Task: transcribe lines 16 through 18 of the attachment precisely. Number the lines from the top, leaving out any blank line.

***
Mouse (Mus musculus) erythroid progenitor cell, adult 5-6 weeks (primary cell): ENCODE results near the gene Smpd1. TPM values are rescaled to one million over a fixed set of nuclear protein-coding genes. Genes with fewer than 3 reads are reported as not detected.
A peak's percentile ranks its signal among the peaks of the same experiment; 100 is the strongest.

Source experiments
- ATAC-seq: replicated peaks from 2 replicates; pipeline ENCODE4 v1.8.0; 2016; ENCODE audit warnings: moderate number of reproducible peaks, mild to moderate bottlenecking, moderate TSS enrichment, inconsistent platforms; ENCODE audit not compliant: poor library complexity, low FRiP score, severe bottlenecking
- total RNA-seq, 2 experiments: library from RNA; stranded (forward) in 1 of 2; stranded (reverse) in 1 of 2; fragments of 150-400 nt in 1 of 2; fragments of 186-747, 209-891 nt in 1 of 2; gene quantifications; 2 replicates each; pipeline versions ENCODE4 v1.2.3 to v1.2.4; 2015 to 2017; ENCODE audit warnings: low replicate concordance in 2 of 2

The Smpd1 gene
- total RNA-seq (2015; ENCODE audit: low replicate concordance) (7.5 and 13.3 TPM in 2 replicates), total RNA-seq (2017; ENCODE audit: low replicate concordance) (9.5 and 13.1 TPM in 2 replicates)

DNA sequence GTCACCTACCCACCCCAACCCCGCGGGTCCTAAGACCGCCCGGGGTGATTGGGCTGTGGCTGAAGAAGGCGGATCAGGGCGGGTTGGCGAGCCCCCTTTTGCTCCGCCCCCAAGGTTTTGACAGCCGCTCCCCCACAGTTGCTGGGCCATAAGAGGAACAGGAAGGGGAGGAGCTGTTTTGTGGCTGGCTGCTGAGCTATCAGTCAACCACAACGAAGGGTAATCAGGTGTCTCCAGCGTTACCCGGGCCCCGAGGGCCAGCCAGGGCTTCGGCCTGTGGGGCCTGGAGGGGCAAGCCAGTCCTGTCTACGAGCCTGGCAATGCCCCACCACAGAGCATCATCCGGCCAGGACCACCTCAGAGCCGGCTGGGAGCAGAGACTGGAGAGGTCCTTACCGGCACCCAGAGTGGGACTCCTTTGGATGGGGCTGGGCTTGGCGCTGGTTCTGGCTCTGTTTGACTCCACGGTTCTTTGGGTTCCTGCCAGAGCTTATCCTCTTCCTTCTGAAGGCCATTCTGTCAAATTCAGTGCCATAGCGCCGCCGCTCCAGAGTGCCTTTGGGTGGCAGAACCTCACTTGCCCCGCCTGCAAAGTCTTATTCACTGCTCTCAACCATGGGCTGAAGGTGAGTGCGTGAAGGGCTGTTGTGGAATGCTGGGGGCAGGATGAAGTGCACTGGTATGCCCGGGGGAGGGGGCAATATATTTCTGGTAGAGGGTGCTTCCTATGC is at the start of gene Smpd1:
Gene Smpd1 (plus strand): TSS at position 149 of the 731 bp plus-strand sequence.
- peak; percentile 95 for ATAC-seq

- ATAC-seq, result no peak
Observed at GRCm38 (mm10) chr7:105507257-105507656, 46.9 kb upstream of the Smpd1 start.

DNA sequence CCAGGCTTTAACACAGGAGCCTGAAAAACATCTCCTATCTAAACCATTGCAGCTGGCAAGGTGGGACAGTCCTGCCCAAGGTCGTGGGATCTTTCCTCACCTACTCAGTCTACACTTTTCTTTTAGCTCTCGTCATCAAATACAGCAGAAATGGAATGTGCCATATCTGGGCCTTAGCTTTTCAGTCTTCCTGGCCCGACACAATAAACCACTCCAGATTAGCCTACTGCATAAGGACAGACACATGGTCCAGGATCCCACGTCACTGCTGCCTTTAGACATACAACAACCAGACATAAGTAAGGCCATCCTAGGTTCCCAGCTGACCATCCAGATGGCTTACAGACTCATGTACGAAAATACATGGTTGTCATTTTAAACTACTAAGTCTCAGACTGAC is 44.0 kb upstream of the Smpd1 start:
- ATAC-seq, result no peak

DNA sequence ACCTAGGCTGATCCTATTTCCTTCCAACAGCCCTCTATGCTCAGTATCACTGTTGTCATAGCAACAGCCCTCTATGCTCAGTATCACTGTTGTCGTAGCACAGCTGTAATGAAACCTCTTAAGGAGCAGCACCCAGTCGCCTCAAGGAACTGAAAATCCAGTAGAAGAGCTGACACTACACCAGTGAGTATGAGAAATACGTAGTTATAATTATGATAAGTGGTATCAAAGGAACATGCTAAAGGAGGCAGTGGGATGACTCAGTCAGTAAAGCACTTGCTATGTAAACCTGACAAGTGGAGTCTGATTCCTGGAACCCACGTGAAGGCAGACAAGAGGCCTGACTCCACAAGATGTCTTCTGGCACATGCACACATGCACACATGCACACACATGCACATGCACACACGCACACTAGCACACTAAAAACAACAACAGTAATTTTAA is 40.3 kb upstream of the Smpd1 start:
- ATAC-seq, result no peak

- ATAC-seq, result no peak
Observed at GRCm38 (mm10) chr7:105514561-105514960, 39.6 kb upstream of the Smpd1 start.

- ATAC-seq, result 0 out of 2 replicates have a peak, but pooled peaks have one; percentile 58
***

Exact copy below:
- ATAC-seq, result no peak

- ATAC-seq, result no peak
Observed at GRCm38 (mm10) chr7:105514561-105514960, 39.6 kb upstream of the Smpd1 start.